Tuesday, May 17, 2011

If I don't praise children, what can I do?

My class went for our afternoon walk to the local park when upon our way back, we came across an elderly woman who was struggling with her purse when she dropped her cell phone.

When the phone dropped, I was walking next to Amber, who I've taken it upon myself to teach and model some rather desperately needed social skills. Once the phone hit the ground, I subtly turned to Amber to see if she noticed. She casually walked towards the phone, picked it up and handed to the lady.

The lady smiled back and said thank you. 

Amber replied with you're welcome.

I then had to make a decision - I really wanted to say something to help Amber recognize the virtue of her kindness. I wanted to encourage Amber to see how her act of good-will benefited not herself but the elderly lady.

You see, that's the rub. 

If I praise Amber by saying "good job", it's the equivalent of patting her on the head and throwing a mirror inches in front of her face - like the praise, the mirror would encourage Amber to focus on how her good-will benefited her. After all, praise from an authority figure such as a teacher is something that can feel awfully nice to receive, but I'll be honest with you, Amber is as narcissistic as she needs to be. She certainly does not require anything, such as praise, that would encourage her to think of herself anymore than she already does.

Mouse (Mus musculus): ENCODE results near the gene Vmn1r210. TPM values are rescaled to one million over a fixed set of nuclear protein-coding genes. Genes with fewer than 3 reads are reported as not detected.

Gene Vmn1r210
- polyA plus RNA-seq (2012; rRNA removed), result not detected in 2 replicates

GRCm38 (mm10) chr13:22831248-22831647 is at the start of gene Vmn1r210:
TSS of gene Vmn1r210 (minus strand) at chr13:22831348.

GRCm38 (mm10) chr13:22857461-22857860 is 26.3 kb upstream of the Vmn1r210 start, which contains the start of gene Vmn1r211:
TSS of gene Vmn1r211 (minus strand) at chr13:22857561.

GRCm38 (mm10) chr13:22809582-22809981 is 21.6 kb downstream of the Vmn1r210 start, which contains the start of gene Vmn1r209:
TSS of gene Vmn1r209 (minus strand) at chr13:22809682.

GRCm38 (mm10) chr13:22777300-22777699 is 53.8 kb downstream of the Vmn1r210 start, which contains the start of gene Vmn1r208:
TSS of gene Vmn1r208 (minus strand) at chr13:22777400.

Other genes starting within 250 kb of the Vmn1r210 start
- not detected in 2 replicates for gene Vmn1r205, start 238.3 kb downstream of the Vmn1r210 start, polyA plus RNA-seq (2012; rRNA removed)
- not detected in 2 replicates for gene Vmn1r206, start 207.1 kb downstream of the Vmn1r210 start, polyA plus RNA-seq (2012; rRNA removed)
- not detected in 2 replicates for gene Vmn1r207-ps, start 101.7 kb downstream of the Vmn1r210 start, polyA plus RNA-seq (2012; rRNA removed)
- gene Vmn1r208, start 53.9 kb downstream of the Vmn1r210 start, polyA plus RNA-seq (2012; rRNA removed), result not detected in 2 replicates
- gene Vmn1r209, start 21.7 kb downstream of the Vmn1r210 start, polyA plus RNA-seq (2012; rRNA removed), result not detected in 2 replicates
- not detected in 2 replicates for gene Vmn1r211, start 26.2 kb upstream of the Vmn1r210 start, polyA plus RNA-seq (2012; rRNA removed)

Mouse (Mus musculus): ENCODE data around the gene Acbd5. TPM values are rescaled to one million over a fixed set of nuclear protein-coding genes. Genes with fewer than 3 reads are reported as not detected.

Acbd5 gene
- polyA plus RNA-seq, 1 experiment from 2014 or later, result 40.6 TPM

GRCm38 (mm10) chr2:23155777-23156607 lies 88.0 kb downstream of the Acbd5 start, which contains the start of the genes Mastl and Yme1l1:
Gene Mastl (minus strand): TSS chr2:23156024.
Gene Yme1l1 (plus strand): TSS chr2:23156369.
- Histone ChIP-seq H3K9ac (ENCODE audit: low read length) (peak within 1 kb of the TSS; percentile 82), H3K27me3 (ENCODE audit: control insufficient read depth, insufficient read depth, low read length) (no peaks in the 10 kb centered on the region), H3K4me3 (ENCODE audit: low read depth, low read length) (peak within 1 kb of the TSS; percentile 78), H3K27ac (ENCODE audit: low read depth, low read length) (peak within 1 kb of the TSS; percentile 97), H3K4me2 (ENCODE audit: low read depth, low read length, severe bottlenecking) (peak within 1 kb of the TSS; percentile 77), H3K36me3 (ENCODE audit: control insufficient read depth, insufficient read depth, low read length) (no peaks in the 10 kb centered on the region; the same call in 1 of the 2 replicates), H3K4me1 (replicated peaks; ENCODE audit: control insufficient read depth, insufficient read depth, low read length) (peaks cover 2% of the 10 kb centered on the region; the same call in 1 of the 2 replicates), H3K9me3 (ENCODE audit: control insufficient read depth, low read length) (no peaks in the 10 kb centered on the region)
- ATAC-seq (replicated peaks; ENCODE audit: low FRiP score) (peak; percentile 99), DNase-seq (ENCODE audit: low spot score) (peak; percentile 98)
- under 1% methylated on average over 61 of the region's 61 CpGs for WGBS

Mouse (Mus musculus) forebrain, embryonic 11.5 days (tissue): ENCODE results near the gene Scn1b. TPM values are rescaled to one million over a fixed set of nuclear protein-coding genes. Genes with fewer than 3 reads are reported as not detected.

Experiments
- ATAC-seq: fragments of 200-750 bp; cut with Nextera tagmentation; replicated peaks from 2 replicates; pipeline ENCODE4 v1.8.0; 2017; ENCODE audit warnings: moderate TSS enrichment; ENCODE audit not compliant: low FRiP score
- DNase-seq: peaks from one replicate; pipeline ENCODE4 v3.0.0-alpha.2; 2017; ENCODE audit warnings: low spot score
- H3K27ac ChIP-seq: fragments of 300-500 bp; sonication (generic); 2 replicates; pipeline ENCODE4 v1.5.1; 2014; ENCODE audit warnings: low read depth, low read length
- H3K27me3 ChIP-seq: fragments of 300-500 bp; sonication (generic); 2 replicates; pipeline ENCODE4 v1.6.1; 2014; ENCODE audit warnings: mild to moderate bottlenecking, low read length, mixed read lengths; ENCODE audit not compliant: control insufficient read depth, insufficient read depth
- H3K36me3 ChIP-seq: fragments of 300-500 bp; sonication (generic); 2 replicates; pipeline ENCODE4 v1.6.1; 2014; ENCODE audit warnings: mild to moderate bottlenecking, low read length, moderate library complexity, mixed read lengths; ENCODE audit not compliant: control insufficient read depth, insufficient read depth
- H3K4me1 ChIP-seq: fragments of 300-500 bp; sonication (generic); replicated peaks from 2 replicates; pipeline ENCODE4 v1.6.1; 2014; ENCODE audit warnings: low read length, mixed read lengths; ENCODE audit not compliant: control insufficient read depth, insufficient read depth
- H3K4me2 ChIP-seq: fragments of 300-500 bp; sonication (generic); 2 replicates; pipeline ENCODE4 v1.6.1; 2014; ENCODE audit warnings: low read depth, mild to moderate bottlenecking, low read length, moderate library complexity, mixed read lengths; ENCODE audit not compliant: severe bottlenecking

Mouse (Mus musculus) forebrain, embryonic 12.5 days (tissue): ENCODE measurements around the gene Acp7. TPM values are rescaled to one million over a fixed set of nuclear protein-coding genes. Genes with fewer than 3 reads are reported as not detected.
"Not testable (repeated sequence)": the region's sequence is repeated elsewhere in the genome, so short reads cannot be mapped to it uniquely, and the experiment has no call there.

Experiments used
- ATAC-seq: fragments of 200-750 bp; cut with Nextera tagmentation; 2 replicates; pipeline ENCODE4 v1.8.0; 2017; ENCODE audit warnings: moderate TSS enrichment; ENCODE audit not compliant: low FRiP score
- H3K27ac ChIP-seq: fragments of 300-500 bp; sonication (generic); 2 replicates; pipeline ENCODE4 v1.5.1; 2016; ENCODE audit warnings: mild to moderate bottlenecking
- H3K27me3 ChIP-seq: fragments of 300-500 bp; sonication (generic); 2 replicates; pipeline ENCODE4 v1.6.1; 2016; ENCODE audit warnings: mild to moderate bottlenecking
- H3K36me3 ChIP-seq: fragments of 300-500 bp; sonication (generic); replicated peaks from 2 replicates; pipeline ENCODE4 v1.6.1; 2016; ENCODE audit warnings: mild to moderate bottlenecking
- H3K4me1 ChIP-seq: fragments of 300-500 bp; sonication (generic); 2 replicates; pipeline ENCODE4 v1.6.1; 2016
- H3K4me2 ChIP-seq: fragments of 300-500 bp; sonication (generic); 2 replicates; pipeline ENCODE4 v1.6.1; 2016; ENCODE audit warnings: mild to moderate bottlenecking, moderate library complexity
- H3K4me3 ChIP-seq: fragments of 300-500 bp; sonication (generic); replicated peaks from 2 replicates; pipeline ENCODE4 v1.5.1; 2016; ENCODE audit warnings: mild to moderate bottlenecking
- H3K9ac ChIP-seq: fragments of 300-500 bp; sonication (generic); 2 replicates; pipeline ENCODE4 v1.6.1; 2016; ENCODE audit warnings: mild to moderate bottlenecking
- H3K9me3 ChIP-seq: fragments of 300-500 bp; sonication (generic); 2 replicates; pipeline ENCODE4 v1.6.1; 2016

So instead of dropping the "good job" like the verbal tick it has become, I said, "did you see the smile on that ladies face?"

Amber looked at me with an ear-to-ear grin and said, "yeah, I did."

And that was all I needed to say.

The trick here is that rather than simply lathering on the praise, I invited Amber to reflect on how her actions made someone else feel. You'll notice that I did not ask Amber how picking up the cell phone made her feel - rather I asked how this act of kindness made the lady feel. This is important because I believe our motivations matter - in other words, it's not enough that Amber was kind. I want her to be kind for the right reasons. I want her to be kind because of how it will affect others and not because being kind will land her in the teacher's good books.

The point here is teach a kind of character education that encourages Amber to serve others because it will help others and not simply as a means to an end to benefit her own status.

Here is an invaluable chart that Alfie Kohn offers from his book Unconditional Parenting:

If the idea of removing praise from your interactions with children bothers you, I invite you to think about two things.

Firstly cognitive dissonance, an uncomfortable feeling caused by holding conflicting ideas simultaneously, is never convenient.

Secondly, when asked to rethink some of your most cherished pedagogical practices, consider what Mark Twain was on to when he said:
It ain't what we don't know that get's us in trouble. It's what we know for sure that just ain't so.
For a deeper understanding of the pitfalls of praise:


  1. Great post. Thanks. This has given me some great things to think about.

  2. I'm glad you found this post helpful. Thank you for commenting.